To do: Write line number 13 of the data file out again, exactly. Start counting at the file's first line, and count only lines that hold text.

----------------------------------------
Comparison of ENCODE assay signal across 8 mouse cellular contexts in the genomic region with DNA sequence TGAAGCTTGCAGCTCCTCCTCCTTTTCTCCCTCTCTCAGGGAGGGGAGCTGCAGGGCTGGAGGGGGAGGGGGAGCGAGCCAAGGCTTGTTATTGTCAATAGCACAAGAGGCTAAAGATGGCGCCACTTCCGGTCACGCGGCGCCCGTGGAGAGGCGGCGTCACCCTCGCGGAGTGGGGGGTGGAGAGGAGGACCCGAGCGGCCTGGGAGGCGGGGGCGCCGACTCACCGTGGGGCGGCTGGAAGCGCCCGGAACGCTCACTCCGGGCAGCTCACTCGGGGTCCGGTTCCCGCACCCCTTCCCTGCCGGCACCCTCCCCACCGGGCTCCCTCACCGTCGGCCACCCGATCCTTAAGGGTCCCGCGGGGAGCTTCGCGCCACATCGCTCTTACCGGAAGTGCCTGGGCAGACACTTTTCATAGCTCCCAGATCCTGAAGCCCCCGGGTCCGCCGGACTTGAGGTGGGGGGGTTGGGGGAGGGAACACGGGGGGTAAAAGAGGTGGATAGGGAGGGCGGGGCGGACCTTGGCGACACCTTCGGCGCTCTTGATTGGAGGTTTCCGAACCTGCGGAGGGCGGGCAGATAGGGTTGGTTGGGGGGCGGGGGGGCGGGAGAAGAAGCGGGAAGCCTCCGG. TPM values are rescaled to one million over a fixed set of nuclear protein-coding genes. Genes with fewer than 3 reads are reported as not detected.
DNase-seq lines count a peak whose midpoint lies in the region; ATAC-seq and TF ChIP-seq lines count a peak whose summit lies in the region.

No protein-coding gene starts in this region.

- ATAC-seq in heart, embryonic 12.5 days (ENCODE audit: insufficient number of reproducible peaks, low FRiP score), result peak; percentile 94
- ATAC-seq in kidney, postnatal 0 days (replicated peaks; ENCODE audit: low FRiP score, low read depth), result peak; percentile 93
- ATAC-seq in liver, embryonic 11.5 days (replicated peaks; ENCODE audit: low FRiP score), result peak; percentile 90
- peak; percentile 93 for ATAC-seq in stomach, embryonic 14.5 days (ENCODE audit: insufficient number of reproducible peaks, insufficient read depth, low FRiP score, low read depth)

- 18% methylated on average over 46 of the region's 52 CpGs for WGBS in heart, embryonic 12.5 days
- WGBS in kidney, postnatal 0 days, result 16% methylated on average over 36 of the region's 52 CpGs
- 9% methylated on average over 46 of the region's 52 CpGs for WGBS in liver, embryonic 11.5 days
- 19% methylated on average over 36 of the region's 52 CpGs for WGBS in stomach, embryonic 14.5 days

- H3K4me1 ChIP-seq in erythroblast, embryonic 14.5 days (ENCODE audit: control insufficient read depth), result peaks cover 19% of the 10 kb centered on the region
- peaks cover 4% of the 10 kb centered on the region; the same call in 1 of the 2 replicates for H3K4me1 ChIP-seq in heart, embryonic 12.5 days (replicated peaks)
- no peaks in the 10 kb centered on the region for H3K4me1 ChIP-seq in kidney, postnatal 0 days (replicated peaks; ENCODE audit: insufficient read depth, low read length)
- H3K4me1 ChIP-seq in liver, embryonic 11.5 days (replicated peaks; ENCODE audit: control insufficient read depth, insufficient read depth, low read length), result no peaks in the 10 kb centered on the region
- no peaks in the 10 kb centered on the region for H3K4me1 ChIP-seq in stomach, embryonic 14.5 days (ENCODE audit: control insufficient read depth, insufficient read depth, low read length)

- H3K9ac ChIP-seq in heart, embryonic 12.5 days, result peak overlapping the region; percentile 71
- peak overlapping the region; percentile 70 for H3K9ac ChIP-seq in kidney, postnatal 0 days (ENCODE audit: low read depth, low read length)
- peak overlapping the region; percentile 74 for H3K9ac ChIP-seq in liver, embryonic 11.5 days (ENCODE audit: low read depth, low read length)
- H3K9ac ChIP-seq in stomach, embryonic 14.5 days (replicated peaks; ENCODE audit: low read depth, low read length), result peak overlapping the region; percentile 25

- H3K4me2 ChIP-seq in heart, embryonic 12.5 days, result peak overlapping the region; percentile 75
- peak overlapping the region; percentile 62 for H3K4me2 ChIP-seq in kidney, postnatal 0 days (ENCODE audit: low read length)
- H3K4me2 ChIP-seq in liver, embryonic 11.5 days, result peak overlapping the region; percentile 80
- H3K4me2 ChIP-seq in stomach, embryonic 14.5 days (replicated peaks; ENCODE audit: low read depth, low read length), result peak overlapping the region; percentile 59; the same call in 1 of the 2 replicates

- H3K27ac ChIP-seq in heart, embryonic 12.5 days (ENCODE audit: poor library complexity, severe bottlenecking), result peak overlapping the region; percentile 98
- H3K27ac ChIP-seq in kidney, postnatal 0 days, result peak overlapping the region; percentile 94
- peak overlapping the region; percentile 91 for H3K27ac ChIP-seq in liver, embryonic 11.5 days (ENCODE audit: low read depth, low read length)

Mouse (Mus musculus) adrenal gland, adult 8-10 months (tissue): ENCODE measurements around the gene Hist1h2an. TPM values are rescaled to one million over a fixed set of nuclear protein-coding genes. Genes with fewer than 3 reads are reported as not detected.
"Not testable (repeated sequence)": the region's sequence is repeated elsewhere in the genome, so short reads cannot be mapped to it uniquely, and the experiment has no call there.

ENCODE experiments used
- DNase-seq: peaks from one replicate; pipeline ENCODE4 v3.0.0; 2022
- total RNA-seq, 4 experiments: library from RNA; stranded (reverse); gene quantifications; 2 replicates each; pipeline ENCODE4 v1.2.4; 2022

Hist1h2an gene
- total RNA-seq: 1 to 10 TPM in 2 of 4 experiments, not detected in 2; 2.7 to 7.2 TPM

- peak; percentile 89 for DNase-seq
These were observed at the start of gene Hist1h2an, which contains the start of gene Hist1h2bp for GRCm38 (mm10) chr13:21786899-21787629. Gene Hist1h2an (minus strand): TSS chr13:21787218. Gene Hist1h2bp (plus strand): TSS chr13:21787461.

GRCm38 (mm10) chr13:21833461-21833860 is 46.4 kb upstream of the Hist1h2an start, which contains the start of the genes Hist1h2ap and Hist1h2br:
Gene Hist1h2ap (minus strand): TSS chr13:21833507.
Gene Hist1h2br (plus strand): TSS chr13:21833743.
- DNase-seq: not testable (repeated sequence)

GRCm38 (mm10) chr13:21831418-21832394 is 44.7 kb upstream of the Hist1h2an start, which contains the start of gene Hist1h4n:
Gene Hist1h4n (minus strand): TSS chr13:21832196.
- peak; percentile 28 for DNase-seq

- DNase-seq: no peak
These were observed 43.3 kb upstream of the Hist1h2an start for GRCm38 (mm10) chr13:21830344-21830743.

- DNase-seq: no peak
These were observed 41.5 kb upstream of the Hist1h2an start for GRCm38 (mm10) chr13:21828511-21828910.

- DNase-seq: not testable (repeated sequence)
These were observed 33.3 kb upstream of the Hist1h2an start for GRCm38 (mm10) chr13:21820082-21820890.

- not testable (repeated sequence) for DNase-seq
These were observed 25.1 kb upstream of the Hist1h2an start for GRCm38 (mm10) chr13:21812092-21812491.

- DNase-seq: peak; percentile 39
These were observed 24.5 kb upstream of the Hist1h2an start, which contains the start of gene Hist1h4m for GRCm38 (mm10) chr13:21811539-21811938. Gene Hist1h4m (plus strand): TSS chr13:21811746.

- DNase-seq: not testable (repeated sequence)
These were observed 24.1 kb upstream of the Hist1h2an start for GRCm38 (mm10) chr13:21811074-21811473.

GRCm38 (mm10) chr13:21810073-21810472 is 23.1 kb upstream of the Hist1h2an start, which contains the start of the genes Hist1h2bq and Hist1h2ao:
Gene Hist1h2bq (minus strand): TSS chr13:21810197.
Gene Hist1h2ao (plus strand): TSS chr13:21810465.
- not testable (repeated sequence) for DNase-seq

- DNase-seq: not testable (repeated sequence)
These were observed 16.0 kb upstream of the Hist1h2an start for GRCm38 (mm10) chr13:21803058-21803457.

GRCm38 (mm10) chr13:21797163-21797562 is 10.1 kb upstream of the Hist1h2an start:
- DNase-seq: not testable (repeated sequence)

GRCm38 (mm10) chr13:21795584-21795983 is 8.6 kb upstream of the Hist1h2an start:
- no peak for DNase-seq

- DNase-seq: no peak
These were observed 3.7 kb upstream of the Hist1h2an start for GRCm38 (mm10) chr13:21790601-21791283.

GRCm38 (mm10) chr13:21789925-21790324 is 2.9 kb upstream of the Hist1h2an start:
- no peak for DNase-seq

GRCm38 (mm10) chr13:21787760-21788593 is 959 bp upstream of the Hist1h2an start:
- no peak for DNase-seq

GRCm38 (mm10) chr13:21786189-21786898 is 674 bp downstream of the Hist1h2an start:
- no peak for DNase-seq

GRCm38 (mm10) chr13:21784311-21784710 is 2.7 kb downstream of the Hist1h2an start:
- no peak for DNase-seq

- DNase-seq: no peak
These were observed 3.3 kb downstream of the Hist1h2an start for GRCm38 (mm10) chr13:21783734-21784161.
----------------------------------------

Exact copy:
- peaks cover 4% of the 10 kb centered on the region; the same call in 1 of the 2 replicates for H3K4me1 ChIP-seq in heart, embryonic 12.5 days (replicated peaks)